From Simple English Wikipedia, the free encyclopedia

Temporal range: early Carboniferous
Westlothiana lizziae
Scientific classification
W. lizziae
Binomial name
Westlothiana lizziae
Smithson and Rolfe, 1990

Westlothiana lizziae is an early tetrapod. It is a transitional fossil, with a mixture of amphibian and early amniote characters.[1]282 Its body shape had a superficial resemblance to modern-day lizards. It lived during the Carboniferous period, about 350 million years ago.

The type specimen was discovered in East Kirkton Quarry, Bathgate, Scotland, in 1984. It was named after the County of West Lothian where it was found.[2]

Westlothiania in life[change | change source]

This species probably lived near a freshwater lake, probably hunting for other small creatures that lived in the same habitat. It was a slender animal, with rather small legs and a long tail.

Together with Casineria, another transitional fossil found in Scotland, it is one of the smallest terapods known, being a mere 20 cm in adult length.

The small size has made it a key fossil in the search for the earliest amniote, as amniote eggs are thought to have evolved in very small animals.[3][4] There are derived (advanced) features which tie it in with the amniotes rather than amphibians. These are: unfused ankle bones, lack of labyrinthodont infolding of the dentine in teeth, a lack of an otic notch and a generally small skull.[5]

The long body and small legs were a possible adaptation to burrowing, similar to that seen in modern skinks.[1]

Phylogeny[change | change source]

Ideas of how Westlothiana should be classified has varied from basal amniote to an amphibian Lepospondyl.[6][2] The actual phylogenetic position of Westlothiania is uncertain.[4]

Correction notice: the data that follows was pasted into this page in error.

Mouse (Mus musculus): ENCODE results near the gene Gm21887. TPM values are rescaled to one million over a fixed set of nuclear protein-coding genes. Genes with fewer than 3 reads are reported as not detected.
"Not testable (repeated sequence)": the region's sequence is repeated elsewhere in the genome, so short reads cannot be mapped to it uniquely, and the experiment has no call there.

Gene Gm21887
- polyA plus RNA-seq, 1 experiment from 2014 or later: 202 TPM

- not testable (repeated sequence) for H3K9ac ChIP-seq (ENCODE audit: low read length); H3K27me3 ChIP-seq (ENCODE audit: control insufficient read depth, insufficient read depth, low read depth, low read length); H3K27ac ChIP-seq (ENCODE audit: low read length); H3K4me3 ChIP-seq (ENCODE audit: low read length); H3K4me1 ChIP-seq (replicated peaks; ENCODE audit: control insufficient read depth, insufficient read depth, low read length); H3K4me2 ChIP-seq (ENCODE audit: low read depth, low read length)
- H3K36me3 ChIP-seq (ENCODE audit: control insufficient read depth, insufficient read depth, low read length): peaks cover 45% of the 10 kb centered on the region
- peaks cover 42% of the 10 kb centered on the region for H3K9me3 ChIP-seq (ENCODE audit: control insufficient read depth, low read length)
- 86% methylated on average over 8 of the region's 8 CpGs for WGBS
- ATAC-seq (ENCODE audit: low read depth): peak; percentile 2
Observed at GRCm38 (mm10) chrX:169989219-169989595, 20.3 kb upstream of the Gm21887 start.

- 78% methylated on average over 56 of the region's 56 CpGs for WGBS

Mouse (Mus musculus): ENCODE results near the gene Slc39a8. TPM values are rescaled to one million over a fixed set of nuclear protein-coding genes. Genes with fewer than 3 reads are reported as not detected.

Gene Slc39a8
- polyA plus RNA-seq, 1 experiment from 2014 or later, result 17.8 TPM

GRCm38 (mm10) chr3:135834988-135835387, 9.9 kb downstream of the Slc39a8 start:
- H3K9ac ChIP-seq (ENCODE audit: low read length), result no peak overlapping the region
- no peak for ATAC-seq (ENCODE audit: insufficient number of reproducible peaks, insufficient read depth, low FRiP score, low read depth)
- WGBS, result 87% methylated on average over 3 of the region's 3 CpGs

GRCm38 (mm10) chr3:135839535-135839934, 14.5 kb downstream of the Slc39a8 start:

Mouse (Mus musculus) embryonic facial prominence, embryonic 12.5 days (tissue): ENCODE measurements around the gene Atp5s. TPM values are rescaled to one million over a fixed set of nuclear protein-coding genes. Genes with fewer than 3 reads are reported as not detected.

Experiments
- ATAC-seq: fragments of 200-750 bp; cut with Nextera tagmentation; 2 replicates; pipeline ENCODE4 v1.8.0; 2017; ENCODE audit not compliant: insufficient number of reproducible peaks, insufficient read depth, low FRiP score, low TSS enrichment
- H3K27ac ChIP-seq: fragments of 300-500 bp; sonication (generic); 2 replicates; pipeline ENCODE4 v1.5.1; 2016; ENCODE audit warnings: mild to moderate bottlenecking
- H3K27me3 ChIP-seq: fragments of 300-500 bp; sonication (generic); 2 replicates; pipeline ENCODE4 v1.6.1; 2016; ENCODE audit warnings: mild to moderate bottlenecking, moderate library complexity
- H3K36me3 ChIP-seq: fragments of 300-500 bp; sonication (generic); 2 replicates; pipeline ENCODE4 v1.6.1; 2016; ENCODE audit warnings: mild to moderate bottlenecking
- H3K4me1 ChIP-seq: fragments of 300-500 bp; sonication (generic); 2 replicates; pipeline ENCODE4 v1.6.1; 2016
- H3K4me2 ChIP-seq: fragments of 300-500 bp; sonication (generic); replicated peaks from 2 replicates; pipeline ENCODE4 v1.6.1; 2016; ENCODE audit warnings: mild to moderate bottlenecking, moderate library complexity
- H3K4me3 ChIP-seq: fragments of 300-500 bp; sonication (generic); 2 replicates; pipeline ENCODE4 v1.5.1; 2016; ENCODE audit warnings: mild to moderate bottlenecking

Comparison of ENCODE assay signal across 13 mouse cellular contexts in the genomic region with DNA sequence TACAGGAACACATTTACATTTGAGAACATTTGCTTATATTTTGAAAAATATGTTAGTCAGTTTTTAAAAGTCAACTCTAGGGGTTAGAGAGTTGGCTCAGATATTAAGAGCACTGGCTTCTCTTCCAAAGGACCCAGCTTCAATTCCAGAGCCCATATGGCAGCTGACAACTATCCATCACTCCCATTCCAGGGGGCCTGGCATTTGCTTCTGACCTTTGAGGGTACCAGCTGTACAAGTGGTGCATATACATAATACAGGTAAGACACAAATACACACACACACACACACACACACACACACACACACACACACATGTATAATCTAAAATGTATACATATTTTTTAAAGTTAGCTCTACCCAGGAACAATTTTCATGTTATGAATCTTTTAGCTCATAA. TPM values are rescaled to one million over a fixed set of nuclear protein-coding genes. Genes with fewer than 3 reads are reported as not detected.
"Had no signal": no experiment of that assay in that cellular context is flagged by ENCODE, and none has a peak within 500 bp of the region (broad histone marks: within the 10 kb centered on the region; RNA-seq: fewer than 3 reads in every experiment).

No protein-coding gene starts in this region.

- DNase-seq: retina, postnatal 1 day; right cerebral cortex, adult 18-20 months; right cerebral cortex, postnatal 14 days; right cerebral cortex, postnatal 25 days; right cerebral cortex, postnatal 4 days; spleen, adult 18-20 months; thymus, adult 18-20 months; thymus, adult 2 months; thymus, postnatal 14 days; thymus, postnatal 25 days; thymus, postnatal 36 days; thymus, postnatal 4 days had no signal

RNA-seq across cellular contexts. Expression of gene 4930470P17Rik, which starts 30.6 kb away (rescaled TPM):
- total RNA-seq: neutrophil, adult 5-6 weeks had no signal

Other websites[change | change source]

References[change | change source]

  1. 1.0 1.1 Ruta M.; Coates M.I. & Quicke D.L.J. 2003. Early tetrapod relationships revisited. Biological Review 78: 251-345.PDF Archived 2008-05-22 at the Wayback Machine
  2. 2.0 2.1 Smithson T.R. & Rolfe W.D.I. 1990. Westlothiana gen. nov.: naming the earliest known reptile. Scottish Journal of Geology 26, 137–138.
  3. Carroll R.L. 1991. The origin of reptiles. In: Schultze H.-P. & Trueb L. (eds) Origins of the higher groups of tetrapods — controversy and consensus. Ithaca: Cornell University Press. 331-353
  4. 4.0 4.1 Laurin M. 2004. The evolution of body size, Cope's Rule and the origin of Amniotes. Systematic Biology 53 (4): 594-622. doi: 10.1080/10635150490445706 article
  5. Paton R.L; Smithson T.R. & Clack, J.A. 1999. An amniote-like skeleton from the early Carboniferous of Scotland. Nature 398: 508–513
  6. Palmer, D., ed. (1999). The Marshall illustrated encyclopedia of dinosaurs and prehistoric animals. London: Marshall Editions. p. 62. ISBN 1-84028-152-9.